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How employers can prepare for the new hybrid way of working

According to a new survey, after the pandemic, most EU workers would prefer to work from home at least several days a week. This hybrid model presents new opportunities for companies to establish novel ways of working. What should businesses consider when implementing this new model?
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A new survey by Eurofound has shown that the majority of workers in the EU have a preference for working from home at least occasionally (if there were no COVID-19 restrictions), with the most popular preference being a hybrid way of working (32%). Many businesses are still figuring out what ‘hybrid’ means for them, and how they can adapt to this new trend to remain effective.

For most companies, the introduction of hybrid working will require a significant shift in the work culture and developing new policies and practices. Businesses who do not support flexible forms of working risk having increased employee turnover and reduced employee engagement. They can also seem less attractive to jobseekers and potential hires. So, what should companies think about when implementing a hybrid approach?

Conduct a risk assessment

Since the start of the pandemic, a lot has been said about employers listening to their employees’ needs. But it is just as important for company owners to also listen to their business’ needs. Before developing a relevant policy, employers should consider doing a risk assessment to explore the potential impact of hybrid working not only on their staff, but also on their company. This assessment will help business owners to make more informed decisions about which roles can work remotely, the number of teleworking days per week/month, and the locations from where staff are allowed to work (e.g. if the employee is in a different time zone, their working hours might need to be shifted to fit the business’ core hours).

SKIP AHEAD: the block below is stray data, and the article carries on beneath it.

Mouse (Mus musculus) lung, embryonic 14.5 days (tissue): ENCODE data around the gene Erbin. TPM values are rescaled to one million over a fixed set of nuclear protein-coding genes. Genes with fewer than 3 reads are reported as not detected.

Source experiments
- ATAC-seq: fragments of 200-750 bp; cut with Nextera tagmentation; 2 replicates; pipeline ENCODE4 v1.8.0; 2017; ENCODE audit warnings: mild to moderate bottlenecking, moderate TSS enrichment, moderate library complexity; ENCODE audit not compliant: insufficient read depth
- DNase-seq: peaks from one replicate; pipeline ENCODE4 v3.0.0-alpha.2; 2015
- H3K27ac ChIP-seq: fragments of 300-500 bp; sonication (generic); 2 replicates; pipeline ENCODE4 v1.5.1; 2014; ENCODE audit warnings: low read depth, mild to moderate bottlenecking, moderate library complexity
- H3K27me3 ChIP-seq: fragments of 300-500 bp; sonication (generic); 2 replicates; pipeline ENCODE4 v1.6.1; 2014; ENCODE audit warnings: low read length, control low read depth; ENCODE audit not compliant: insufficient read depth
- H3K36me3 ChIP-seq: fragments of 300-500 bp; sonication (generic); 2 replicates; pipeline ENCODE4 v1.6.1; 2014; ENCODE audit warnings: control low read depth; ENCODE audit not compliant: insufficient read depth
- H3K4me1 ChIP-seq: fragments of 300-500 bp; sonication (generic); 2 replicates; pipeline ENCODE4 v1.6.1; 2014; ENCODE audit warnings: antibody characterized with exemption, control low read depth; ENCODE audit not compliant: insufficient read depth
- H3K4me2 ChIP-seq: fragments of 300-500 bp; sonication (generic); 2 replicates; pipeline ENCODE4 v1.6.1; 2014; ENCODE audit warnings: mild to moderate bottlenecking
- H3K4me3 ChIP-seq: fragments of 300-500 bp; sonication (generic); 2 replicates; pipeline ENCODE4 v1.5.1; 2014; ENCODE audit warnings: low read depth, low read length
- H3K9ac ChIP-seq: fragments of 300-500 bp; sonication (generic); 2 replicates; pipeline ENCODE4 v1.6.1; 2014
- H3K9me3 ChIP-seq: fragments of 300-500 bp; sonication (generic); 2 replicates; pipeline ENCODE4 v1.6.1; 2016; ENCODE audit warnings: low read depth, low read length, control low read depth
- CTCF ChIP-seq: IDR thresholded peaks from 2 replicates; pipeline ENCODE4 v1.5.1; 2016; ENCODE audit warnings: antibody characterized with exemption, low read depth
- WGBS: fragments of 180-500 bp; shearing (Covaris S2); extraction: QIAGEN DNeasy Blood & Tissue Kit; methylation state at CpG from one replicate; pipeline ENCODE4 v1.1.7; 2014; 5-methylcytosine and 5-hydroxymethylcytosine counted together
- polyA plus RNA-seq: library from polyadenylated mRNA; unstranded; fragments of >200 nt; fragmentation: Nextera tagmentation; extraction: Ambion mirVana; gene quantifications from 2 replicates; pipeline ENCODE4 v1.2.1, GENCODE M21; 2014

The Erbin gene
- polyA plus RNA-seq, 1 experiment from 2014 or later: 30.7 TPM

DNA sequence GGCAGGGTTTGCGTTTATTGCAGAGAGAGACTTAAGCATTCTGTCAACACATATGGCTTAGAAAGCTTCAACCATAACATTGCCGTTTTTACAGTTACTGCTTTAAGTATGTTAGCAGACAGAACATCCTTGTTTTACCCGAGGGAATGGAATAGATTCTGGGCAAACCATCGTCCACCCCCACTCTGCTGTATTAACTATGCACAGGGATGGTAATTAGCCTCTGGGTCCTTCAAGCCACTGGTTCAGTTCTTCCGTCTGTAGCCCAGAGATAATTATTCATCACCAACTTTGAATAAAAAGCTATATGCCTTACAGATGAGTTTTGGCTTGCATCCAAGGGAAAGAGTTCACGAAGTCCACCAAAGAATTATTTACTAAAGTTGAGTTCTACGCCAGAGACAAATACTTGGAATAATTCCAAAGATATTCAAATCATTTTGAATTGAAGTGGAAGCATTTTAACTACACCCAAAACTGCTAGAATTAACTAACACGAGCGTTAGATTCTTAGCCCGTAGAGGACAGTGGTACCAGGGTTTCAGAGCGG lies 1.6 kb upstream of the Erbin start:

Ensure equal treatment

When developing your company policy on hybrid working, make sure your guidelines are fair to all employees and do not discriminate against age, disability, gender, marital status, pregnancy and maternity, race, religion, sex and sexual orientation. It is important to consult with your HR department or with an external specialist to prevent your new policy from causing tensions among your employees and from making you liable to lawsuits. Another thing to keep in mind is ensuring that teleworkers are not treated differently from full-time office workers.

Build employer−employee trust

When COVID-19 forced companies to close their offices and teleworking became the norm, many employers raised the issue of monitoring and making sure that staff do not abuse their new ‘freedom’. In their efforts to feel in control, some business owners put in place monitoring systems that were seen as an invasion of workers’ privacy. The feeling of constantly being watched can be demoralising for employees and can make staff feel untrustworthy. Monitoring should be transparent and only cover what is required for the business. This means ensuring your employees are safe and completing their tasks is more important than tracking how many hours they spend actively working in front of the computer.

As restrictions ease, employees are preparing to return to the workplace and may be wondering what this will look like. Here are our top four tips for welcoming staff back to their place of work.

 

Related links:

Four tips for welcoming staff back into a post-COVID-19 workplace

Working during COVID-19

 

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03/08/2021

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Articles are intended to provide users of the EURES portal with information on current topics and trends and to stimulate discussion and debate. Their content does not necessarily reflect the view of the European Labour Authority (ELA) or the European Commission. Furthermore, EURES and ELA do not endorse third party websites mentioned above.